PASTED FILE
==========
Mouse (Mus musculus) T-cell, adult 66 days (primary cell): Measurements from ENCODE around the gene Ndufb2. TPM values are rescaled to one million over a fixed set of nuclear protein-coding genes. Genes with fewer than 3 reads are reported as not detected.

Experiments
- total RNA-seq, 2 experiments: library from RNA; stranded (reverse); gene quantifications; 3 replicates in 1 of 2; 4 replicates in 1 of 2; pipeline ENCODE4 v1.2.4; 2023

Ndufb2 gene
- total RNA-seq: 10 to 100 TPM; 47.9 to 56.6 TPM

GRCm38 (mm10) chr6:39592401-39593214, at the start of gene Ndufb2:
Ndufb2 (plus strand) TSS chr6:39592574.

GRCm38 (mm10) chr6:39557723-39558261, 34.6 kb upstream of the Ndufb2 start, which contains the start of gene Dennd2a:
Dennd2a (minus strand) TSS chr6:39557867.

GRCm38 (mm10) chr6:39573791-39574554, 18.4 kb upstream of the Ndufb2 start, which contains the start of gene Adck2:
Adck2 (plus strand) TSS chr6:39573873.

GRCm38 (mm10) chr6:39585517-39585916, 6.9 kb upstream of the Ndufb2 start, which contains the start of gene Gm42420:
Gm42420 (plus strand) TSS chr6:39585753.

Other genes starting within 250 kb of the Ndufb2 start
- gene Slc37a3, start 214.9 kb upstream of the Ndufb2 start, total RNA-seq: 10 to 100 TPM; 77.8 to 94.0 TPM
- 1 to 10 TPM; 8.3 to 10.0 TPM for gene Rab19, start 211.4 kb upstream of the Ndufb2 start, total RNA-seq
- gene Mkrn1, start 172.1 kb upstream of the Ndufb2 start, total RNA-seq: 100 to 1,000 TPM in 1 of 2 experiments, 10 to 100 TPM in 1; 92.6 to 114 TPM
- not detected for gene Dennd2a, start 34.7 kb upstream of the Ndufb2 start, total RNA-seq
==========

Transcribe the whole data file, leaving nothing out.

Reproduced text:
Mouse (Mus musculus) T-cell, adult 66 days (primary cell): Measurements from ENCODE around the gene Ndufb2. TPM values are rescaled to one million over a fixed set of nuclear protein-coding genes. Genes with fewer than 3 reads are reported as not detected.

Experiments
- total RNA-seq, 2 experiments: library from RNA; stranded (reverse); gene quantifications; 3 replicates in 1 of 2; 4 replicates in 1 of 2; pipeline ENCODE4 v1.2.4; 2023

Ndufb2 gene
- total RNA-seq: 10 to 100 TPM; 47.9 to 56.6 TPM

GRCm38 (mm10) chr6:39592401-39593214, at the start of gene Ndufb2:
Ndufb2 (plus strand) TSS chr6:39592574.

GRCm38 (mm10) chr6:39557723-39558261, 34.6 kb upstream of the Ndufb2 start, which contains the start of gene Dennd2a:
Dennd2a (minus strand) TSS chr6:39557867.

GRCm38 (mm10) chr6:39573791-39574554, 18.4 kb upstream of the Ndufb2 start, which contains the start of gene Adck2:
Adck2 (plus strand) TSS chr6:39573873.

GRCm38 (mm10) chr6:39585517-39585916, 6.9 kb upstream of the Ndufb2 start, which contains the start of gene Gm42420:
Gm42420 (plus strand) TSS chr6:39585753.

Other genes starting within 250 kb of the Ndufb2 start
- gene Slc37a3, start 214.9 kb upstream of the Ndufb2 start, total RNA-seq: 10 to 100 TPM; 77.8 to 94.0 TPM
- 1 to 10 TPM; 8.3 to 10.0 TPM for gene Rab19, start 211.4 kb upstream of the Ndufb2 start, total RNA-seq
- gene Mkrn1, start 172.1 kb upstream of the Ndufb2 start, total RNA-seq: 100 to 1,000 TPM in 1 of 2 experiments, 10 to 100 TPM in 1; 92.6 to 114 TPM
- not detected for gene Dennd2a, start 34.7 kb upstream of the Ndufb2 start, total RNA-seq